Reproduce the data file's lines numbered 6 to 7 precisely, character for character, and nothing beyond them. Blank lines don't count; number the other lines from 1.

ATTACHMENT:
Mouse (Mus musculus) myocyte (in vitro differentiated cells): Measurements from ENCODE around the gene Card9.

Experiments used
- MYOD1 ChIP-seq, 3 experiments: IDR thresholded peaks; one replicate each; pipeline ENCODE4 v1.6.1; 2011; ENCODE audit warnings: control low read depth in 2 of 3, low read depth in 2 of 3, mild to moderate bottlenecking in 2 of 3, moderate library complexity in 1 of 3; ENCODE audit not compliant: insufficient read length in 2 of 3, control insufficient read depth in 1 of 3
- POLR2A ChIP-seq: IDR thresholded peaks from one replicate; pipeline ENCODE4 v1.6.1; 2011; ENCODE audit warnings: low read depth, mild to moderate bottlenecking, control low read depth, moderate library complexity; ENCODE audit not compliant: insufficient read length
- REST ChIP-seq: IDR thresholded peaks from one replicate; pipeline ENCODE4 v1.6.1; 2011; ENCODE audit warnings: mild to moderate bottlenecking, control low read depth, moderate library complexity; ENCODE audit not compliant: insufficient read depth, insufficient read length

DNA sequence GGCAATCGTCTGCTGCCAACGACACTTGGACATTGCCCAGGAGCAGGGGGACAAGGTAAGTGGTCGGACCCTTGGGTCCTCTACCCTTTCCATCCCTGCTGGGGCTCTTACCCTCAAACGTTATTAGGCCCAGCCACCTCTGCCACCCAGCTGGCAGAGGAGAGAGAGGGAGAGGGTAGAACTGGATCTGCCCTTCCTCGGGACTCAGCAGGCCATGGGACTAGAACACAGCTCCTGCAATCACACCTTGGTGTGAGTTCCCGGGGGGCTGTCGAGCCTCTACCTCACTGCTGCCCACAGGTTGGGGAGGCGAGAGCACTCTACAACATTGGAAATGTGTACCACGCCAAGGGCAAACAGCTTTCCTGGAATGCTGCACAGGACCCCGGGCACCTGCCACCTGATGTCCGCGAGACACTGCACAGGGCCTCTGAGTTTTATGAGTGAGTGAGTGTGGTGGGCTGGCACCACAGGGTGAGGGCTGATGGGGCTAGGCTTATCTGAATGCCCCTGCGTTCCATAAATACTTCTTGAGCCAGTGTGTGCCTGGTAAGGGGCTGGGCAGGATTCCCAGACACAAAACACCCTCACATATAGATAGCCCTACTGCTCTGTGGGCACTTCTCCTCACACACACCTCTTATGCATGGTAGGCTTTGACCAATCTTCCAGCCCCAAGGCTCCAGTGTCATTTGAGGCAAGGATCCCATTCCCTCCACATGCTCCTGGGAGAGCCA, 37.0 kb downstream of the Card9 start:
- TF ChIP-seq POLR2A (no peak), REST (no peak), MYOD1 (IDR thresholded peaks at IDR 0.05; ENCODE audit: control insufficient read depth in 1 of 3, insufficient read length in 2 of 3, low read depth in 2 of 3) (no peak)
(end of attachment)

DNA sequence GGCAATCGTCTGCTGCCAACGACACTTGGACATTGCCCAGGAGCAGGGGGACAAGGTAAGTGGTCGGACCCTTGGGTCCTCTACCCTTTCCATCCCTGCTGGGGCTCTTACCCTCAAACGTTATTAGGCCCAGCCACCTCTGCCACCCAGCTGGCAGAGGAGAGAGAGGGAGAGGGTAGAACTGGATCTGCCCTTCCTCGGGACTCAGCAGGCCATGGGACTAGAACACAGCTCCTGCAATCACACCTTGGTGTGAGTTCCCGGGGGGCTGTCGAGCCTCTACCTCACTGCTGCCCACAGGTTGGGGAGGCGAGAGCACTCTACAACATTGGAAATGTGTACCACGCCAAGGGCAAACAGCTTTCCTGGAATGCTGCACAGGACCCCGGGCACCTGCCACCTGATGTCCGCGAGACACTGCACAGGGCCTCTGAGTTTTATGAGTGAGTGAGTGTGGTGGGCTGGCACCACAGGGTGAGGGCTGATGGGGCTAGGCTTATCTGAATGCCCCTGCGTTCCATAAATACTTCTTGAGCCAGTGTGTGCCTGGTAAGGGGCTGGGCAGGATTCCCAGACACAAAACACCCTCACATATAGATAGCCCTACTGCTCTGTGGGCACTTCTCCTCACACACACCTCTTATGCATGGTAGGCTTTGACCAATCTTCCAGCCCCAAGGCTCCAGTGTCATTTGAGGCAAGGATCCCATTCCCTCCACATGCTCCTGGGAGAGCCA, 37.0 kb downstream of the Card9 start:
- TF ChIP-seq POLR2A (no peak), REST (no peak), MYOD1 (IDR thresholded peaks at IDR 0.05; ENCODE audit: control insufficient read depth in 1 of 3, insufficient read length in 2 of 3, low read depth in 2 of 3) (no peak)